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Computer Simulation for Incident Command Exercises

NCJ Number
THE POLICE CHIEF Volume: 75 Issue: 10 Dated: October 2008 Pages: 172-174
Dennis McGrath; Michael R. McCarthy
Date Published
October 2008
3 pages
This article describes the Interactive Synthetic Environment for Exercise (ISEE), which is a Web-based simulation designed to be an engine for incident command training exercises.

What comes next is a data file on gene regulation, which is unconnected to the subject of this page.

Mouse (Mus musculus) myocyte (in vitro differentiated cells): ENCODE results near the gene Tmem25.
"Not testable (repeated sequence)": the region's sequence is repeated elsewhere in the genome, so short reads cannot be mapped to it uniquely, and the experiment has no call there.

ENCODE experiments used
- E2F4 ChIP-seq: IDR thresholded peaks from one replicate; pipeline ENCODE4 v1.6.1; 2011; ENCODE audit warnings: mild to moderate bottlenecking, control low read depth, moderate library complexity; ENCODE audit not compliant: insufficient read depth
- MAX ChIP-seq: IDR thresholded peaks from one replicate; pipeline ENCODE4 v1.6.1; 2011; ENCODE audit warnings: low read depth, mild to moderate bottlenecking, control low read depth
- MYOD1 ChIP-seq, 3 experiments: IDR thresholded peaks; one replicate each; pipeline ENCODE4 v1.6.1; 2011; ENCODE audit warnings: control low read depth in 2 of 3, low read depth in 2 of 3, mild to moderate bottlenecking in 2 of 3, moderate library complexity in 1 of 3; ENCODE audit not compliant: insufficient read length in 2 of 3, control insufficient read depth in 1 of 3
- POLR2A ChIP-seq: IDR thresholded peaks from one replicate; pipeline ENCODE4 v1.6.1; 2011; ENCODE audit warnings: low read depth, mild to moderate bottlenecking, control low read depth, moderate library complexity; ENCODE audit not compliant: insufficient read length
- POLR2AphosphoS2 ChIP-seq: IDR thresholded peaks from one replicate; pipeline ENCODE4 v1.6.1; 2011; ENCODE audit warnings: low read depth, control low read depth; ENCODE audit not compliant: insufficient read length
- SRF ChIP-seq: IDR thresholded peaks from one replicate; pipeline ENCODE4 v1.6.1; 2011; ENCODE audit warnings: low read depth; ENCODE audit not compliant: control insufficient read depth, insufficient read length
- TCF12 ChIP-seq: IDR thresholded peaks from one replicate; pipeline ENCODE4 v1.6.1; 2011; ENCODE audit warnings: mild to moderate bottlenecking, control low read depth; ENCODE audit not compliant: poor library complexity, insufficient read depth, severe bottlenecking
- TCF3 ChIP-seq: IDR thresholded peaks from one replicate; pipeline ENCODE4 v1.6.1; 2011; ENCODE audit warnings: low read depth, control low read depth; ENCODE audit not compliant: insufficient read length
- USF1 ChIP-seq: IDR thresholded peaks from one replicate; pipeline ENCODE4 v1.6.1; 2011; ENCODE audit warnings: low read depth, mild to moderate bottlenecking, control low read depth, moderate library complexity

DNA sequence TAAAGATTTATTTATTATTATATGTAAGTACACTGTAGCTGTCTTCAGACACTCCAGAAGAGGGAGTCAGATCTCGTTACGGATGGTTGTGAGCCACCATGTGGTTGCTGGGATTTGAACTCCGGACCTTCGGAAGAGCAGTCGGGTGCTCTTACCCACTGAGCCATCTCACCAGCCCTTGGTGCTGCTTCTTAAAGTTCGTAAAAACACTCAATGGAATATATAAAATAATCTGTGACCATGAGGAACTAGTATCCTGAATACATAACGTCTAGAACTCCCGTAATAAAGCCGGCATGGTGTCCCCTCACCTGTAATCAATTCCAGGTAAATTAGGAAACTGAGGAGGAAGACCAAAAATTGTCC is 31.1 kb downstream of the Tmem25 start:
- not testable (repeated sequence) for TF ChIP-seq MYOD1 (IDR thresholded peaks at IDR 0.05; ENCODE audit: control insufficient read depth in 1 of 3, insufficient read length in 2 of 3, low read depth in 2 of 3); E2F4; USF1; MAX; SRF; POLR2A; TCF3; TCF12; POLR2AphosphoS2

The ISEE was designed to reinforce the roles of the National Incident Management System (NIMS)/Incident Command System (ICS), which was established in 2004 by the U.S. Department of Homeland Security to be the standard for all emergency response organizations. The ISEE provides a database of local resources (personnel, vehicles, equipment) with realistic response times. It also promotes the use of ICS forms for profiling strategies, such as an incident action plan. Further, the ISEE logs events and communications for after-action review. Among its numerous benefits for those who use it for incident response simulations are its ready accessibility for anyone with an Internet connection; its flexibility for training in simulating various types of emergency scenarios; its defining of the roles and responsibilities for incident command as defined by the NIMS/ICS; and its provision of “situational awareness” in the form of a master scenario event list. The latter contains essential scenario events in text, pictures, sound clips, or videos. This article describes what is involved in preparation for an ISEE exercise, along with the features of the real-life, real-time exercise. This article concludes with a description of a 2007 use of the ISEE by the Northwest Vermont Local Emergency Planning Committee in an incident command simulation in Enosburg, VT. The scenario involved a simulated commercial plane crash on a nearby mountain, which required a response from the United States and Canadian law enforcement, fire, rescue, and medical units. Prototype exercises like the Enosburg plane crash give both technologists and emergency responders a better understanding of what is required to reach the full capabilities of the NIMS vision. 5 notes